Reminiscing her early days of planting ginger, Justa said it was physically and mentally challenging. “The biggest challenge was the uncertain weather conditions – especially drought,” Justa said, adding that she felt blessed knowing the programme came with its own water supply system.

It is understood that the crop requires temperature between 25 to 35 degree Celsius and humid climate with annual rainfall of at least 1,300 to 1,500mm.

Her farm which is nestled along the mountain range also comes with few natural spring sources.

Although Justa found relief against the weather dilemma, the pests and disease was not something she can ignore. Fungi, bacteria and heavy rain will spoil the rhizome and leaves. While these issues cannot be fixed, only prevented, Justa said the importatnt part is how she plants and set up her ginger farm.

Meanwhile, ginger’s fluctuating price can also affect farmers income. Raw ginger are usually sold up to RM10 per kg during good days, but priced only between RM2-3 during bad seasons.

The poor road condition which connects her village to the nearest town is another story to tell. New Sabah Times discovered that it took about an hour to reach Kota Marudu town via the village road. Looking forward for the future, Justa expressed that it is her hope to see the road to be upgraded as it will not only benefit the farmers but also the villagers to access the outside world.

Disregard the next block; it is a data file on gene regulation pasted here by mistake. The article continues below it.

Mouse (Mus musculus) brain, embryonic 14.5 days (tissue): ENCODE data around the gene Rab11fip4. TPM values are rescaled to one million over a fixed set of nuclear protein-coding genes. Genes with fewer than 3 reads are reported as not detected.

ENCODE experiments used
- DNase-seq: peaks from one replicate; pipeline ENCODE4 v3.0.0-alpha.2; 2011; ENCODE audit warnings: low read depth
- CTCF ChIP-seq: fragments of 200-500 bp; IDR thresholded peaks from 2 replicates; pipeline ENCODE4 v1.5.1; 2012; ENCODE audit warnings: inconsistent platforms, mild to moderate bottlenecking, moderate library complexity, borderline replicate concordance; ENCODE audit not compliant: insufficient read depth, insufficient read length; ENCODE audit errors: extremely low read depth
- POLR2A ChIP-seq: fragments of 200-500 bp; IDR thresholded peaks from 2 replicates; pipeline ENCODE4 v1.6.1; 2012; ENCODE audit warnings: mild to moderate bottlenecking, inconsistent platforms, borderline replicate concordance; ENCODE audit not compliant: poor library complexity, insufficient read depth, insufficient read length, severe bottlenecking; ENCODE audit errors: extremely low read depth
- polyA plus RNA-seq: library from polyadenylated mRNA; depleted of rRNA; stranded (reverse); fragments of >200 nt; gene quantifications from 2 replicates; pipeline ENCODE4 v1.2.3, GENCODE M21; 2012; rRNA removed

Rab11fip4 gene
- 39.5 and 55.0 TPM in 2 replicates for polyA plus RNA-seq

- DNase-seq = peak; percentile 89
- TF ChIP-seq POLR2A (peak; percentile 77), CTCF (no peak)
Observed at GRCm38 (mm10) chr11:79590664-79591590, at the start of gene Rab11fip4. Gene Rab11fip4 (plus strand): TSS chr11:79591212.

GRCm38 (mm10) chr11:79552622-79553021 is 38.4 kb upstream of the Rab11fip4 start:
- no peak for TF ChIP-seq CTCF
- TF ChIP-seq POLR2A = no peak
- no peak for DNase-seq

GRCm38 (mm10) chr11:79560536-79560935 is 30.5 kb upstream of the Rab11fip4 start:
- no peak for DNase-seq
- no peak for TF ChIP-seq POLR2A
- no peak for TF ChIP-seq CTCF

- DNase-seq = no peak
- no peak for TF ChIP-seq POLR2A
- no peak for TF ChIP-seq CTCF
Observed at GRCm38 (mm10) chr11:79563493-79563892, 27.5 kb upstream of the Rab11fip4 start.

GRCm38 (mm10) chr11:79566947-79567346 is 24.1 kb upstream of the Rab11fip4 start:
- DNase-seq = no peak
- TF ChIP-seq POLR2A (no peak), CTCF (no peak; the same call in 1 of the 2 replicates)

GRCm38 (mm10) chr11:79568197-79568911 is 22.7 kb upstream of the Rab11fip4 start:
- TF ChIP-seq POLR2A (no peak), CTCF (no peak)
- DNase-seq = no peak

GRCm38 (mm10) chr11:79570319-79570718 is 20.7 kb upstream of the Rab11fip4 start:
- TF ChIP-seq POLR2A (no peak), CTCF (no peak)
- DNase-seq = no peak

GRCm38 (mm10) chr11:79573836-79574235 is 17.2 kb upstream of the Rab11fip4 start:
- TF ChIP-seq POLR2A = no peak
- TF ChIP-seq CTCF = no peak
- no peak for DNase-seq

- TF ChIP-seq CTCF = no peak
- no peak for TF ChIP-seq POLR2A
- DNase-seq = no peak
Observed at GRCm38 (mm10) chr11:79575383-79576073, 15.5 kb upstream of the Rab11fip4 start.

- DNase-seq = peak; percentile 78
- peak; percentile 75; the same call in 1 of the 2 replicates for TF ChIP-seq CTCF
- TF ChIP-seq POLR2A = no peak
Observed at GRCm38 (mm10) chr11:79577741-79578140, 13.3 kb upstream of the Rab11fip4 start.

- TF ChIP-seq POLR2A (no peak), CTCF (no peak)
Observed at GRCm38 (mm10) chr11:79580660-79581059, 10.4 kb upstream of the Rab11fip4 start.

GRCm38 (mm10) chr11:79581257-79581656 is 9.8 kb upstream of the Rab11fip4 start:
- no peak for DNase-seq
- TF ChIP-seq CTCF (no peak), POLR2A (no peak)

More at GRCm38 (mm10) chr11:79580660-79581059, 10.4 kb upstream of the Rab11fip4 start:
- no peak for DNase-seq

Despite the challenges, Justa said she will remain persistent and continue to cultivate the land, as it has not only empowered her to make a better living, but also proven that with the reward for work well done is the opportunity to do more.

“To be honest, I didn’t expect to reach where I am now. I am grateful and well pleased,” she said. She also expressed gratitude for the assistance she received throughout the years, which has helped her to improve her ginger farming techniques and in turn, boost her yields.

Come and join me

Although ginger is viewed as a common agriculture produce for most Sabahans, not many people see that it can become someone’s pot of gold.

“I am the living proof,” Justa said.

Citing her ambition, the positive entrepreneur said within five years from now, she will be able to establish a ginger-based product manufacturing factory.

Her vision is in line with the 2019 State Budget which put Agriculture and Food Industries as one of Sabah’s major development focuses, with a total allocation of RM534.85 million to develop the sector.

She is also looking into producing her own product brand made from ginger. “If I can’t, maybe one of the programme participants here can manage to fulfil it,” Justa added.

Thus, she urges women in Sabah especially in Kota Marudu to venture into agricultural activities in order to make a better living.

“To the ladies out there, every job or profession comes with its own difficulties. But, whatever you are doing, never give up because at the end, what we planted is what we harvested.”

Even though the district was labelled as one of the poorest areas in Sabah, Justa believes that there is hope to develop the socio-economy.

“Success needs sacrifice and we can make it happen.”

As for those ginger farmers, she recommends them to pay attention to improving the quality of the ginger grown on their fields instead of focusing solely on quantity.

“Good ginger means good market.” The Ginger Girl’s ginger is available at 013-5502742.